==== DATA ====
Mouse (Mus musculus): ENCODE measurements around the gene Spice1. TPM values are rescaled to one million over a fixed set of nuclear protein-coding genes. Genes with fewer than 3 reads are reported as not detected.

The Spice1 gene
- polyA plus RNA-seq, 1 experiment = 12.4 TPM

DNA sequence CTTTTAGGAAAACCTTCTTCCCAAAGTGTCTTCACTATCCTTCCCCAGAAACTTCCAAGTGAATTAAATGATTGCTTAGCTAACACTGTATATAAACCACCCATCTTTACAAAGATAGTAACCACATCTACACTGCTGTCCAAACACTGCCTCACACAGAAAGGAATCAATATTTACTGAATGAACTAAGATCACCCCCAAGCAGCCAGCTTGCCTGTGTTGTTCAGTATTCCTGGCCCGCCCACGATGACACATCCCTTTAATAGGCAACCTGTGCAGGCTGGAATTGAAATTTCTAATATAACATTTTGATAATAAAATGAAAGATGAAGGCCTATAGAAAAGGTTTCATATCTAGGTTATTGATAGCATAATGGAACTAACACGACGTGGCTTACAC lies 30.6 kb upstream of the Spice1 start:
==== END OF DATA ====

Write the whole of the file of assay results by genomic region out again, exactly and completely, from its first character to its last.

Mouse (Mus musculus): ENCODE measurements around the gene Spice1. TPM values are rescaled to one million over a fixed set of nuclear protein-coding genes. Genes with fewer than 3 reads are reported as not detected.

The Spice1 gene
- polyA plus RNA-seq, 1 experiment = 12.4 TPM

DNA sequence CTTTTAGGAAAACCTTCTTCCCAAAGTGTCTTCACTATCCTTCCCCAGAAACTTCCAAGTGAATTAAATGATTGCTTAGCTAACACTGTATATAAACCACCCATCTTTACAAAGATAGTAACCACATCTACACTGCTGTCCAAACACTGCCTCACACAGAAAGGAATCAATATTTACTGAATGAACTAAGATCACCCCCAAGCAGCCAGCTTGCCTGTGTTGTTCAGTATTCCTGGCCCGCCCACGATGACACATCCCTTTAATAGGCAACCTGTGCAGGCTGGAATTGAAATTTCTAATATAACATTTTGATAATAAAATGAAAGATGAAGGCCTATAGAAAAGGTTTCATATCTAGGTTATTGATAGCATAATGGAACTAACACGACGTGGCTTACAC lies 30.6 kb upstream of the Spice1 start: